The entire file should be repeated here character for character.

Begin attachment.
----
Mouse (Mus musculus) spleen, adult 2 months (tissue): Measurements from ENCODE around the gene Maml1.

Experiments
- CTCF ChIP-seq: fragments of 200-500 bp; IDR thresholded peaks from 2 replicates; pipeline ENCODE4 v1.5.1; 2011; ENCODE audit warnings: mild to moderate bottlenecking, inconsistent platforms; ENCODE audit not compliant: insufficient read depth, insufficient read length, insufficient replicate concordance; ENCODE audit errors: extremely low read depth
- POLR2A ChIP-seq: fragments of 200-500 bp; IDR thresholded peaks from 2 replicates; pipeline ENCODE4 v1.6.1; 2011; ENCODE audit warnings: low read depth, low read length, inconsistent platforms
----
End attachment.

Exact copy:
Mouse (Mus musculus) spleen, adult 2 months (tissue): Measurements from ENCODE around the gene Maml1.

Experiments
- CTCF ChIP-seq: fragments of 200-500 bp; IDR thresholded peaks from 2 replicates; pipeline ENCODE4 v1.5.1; 2011; ENCODE audit warnings: mild to moderate bottlenecking, inconsistent platforms; ENCODE audit not compliant: insufficient read depth, insufficient read length, insufficient replicate concordance; ENCODE audit errors: extremely low read depth
- POLR2A ChIP-seq: fragments of 200-500 bp; IDR thresholded peaks from 2 replicates; pipeline ENCODE4 v1.6.1; 2011; ENCODE audit warnings: low read depth, low read length, inconsistent platforms